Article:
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A Ring That Can Prevent HIV?

A Ring That Can Prevent HIV?

A Ring That Can Prevent HIV

An intervaginal ring carrying the antiretroviral drug dapivirine offers protection for women who aren't always given the option of consensual, safer sex.

A study published in the New England Journal of Medicine suggests that a new method of antiretroviral delivery might serve as a potent form of protection against HIV for women. The HIV drug dapivirine is now available in a ring, which is inserted within the vagina, and provides extended protection.

The study, dubbed ASPIRE (“A Study to Prevent Infection with a Ring for Extended Use”), was a phase three clinical trial that took place in Africa among sexually active, but not pregnant cisgender women ranging from 18-45 years old. It was conducted by the Microbicide Trials Network, an organization funded by the National Institute of Allergy and Infectious Diseases (NAID).

Overall, the ring was 27 percent effective among all the women enrolled in the study. That sucess rate rose to 37 percent when scientists removed data from two study locations, where “It was apparent early on that many women were not returning for study visits or using the ring consistently.”

When looking at the age spread, results from the study showed that the use of the ring was able to lower the rate of HIV infection by 61 percent in women 25 and older, but it proved less effective with women 18-24. That disparity was due to no fault of the ring.  Based upon the amount of dapivirine in their blood streams, the researchers concluded that younger women were using the ring less consistently.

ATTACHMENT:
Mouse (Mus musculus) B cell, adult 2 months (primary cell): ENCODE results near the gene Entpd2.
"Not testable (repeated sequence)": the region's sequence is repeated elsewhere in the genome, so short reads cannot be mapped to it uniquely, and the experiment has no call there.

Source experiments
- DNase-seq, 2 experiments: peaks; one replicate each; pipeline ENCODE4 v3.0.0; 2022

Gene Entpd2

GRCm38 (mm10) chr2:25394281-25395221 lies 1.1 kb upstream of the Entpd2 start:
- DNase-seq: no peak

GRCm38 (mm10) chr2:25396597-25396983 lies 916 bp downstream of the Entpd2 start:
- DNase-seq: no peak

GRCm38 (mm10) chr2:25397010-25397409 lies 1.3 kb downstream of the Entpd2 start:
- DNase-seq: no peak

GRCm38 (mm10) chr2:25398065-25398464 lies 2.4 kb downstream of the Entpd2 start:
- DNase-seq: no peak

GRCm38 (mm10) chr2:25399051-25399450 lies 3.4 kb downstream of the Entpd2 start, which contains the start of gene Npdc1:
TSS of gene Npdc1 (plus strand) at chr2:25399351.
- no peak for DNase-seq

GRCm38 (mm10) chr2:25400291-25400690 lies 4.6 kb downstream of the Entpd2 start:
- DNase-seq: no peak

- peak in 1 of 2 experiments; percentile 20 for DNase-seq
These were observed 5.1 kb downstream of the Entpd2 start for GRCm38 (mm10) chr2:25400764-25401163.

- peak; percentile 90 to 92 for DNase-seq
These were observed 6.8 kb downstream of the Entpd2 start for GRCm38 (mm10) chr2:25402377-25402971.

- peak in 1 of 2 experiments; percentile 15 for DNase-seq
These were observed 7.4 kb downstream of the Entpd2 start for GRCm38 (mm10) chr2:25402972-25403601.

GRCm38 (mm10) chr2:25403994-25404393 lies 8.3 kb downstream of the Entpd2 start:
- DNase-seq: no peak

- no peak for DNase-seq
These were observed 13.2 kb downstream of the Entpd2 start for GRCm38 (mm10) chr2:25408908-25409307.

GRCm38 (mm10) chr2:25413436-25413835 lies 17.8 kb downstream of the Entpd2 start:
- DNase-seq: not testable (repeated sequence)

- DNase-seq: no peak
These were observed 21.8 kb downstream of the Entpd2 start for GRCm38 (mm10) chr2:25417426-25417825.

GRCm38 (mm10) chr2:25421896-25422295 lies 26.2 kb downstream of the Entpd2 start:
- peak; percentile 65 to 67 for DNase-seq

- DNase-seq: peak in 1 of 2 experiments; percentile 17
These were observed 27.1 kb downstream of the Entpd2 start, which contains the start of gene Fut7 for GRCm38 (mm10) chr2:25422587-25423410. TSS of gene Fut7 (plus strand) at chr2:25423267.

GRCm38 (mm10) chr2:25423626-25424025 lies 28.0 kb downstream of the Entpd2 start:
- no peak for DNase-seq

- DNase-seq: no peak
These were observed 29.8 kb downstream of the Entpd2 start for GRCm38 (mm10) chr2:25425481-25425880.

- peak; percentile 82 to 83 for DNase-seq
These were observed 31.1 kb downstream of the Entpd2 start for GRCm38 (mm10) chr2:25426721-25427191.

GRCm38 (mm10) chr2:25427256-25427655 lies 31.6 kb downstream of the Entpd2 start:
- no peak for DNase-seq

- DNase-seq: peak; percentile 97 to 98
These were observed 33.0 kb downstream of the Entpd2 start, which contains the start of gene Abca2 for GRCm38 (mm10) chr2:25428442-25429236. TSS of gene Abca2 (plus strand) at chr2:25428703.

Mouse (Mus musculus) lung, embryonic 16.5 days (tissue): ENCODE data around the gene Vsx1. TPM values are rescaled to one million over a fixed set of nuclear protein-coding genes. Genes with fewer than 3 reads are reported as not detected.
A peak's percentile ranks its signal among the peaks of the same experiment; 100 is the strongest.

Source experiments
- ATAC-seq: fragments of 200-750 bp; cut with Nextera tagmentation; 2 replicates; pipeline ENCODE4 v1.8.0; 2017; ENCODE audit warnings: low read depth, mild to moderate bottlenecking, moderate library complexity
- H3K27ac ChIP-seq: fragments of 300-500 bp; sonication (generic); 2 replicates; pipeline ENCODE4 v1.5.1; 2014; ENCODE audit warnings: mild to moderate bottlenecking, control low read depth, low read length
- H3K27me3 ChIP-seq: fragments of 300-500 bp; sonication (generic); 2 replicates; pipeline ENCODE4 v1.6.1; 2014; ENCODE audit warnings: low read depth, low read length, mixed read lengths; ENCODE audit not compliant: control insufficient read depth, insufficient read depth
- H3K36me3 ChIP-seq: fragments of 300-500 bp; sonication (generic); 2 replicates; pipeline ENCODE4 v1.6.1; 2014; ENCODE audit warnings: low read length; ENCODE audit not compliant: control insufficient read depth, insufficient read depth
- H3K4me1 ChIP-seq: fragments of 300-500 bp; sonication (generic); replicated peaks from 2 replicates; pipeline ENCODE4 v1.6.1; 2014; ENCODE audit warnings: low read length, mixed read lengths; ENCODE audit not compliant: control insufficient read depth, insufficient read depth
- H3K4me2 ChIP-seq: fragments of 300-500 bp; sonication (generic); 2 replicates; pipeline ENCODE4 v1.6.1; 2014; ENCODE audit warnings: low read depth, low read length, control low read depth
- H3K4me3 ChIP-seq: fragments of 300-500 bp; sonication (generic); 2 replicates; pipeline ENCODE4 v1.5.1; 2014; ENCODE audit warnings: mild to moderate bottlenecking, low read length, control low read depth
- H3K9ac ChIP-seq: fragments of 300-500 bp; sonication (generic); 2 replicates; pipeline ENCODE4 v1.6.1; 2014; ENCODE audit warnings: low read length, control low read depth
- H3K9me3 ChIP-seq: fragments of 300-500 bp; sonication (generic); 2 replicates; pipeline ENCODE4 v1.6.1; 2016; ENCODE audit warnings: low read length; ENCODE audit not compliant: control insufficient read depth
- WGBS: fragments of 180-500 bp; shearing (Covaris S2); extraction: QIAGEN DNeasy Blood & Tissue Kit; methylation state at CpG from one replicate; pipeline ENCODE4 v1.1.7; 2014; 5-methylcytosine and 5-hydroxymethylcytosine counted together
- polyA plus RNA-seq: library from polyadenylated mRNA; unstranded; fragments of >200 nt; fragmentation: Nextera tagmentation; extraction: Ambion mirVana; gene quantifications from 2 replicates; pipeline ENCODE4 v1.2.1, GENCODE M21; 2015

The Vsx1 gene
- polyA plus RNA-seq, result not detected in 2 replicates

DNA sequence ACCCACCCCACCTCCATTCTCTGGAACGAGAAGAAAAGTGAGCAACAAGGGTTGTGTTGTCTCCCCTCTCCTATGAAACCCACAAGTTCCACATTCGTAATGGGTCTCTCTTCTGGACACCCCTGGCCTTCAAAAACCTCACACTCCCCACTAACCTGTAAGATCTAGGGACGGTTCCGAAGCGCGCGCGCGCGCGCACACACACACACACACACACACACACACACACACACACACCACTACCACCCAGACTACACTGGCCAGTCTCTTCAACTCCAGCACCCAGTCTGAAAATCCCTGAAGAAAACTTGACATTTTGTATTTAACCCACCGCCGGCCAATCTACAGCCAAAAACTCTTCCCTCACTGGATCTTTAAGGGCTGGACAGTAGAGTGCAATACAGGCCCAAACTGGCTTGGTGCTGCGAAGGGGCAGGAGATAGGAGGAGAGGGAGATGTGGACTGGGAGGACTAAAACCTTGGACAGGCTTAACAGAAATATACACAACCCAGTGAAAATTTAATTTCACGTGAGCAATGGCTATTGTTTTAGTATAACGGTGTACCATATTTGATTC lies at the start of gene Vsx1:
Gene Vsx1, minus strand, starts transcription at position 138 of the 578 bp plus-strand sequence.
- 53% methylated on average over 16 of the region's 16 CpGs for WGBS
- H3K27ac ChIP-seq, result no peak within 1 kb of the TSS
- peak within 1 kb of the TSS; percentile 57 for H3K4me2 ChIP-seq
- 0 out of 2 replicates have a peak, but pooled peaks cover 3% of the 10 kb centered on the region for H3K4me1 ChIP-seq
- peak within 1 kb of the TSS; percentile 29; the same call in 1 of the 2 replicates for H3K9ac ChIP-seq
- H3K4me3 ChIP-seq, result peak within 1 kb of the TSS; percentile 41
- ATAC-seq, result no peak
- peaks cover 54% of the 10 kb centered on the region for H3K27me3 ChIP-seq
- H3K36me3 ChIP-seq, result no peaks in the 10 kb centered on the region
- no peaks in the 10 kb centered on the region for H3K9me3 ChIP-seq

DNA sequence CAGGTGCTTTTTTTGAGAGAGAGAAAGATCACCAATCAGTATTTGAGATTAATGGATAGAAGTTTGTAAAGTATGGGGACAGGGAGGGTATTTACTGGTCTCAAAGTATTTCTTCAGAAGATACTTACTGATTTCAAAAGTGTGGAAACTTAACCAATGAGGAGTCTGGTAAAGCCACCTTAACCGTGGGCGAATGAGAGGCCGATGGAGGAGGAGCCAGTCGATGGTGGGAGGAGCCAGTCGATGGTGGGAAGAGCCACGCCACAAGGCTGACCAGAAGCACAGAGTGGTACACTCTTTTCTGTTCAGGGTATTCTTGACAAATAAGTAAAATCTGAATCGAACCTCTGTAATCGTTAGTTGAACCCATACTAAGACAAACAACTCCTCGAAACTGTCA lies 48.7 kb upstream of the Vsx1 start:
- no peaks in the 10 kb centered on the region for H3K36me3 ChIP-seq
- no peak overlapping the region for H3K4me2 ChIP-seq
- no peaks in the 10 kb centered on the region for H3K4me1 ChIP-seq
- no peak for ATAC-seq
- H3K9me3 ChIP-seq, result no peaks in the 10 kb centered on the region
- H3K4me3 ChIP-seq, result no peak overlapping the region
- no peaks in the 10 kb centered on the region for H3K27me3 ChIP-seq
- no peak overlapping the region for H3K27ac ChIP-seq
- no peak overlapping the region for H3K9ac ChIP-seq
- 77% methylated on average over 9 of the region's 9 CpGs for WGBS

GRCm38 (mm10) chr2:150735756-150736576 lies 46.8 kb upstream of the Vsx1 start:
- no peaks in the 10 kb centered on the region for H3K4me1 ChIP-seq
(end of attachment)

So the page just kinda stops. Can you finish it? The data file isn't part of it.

The research was conducted as part of the effort to stem the rising tide of HIV infections among women in Sub-Saharan Africa, home to 80 percent of all the women in the world living with HIV.  According to a 2011 United Nations study, rape is also a major issue in the region where frequent conflicts serves as harbingers of sexual violence targeting women.  

The ring is nowhere near as effective as PrEP in preventing HIV, but women in Sub-Saharan Africa have little or no chance of accessing PrEP. The ring offers women a form of HIV prevention that is under their control and doesn't rely the use of condoms by sexual partners; which makes it a life saving device in a region racked by sexual violence. 

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